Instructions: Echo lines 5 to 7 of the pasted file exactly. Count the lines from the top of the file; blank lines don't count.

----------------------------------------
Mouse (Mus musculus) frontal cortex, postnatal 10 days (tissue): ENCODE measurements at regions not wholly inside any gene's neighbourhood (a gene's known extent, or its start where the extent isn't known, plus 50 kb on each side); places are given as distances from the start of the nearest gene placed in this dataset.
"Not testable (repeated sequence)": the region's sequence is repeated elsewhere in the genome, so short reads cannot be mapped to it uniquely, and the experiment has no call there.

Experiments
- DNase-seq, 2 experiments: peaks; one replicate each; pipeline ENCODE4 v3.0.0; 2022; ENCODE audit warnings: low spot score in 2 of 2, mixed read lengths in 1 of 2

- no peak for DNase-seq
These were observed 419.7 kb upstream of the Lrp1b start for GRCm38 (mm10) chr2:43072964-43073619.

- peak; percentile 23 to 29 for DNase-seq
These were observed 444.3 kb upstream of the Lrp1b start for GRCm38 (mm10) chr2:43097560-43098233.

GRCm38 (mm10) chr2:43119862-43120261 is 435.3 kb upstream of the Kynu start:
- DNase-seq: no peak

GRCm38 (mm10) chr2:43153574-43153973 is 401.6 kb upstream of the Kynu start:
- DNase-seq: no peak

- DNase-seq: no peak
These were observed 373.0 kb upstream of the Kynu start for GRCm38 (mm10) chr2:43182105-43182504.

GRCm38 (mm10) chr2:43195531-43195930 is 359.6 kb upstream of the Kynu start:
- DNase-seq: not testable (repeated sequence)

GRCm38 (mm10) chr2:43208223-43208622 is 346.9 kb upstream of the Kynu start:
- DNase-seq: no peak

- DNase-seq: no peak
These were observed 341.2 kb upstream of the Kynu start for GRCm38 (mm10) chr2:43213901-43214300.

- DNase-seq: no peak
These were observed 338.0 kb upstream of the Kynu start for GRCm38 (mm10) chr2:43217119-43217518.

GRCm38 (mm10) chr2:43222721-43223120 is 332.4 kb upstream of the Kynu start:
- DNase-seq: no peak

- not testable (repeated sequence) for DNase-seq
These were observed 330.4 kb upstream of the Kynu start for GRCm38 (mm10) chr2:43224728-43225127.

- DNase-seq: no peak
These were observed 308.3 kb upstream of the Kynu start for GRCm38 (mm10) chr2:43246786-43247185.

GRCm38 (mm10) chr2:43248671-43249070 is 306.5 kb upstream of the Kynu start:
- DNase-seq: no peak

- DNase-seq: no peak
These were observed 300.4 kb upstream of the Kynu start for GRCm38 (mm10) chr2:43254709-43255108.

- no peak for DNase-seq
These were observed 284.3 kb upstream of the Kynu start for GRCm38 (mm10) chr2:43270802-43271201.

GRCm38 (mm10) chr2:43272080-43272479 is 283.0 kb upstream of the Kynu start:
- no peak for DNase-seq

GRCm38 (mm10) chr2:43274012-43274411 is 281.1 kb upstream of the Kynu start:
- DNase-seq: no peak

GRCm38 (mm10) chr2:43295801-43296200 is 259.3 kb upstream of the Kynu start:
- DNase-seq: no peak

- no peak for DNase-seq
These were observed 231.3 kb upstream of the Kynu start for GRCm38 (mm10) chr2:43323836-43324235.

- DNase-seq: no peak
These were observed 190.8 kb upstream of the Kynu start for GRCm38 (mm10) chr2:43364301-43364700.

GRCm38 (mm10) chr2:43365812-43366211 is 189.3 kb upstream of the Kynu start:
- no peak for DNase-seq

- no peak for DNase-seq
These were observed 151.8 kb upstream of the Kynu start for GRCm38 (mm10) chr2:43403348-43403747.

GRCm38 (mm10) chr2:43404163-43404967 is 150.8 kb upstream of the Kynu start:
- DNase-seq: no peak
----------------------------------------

- no peak for DNase-seq
These were observed 419.7 kb upstream of the Lrp1b start for GRCm38 (mm10) chr2:43072964-43073619.

- peak; percentile 23 to 29 for DNase-seq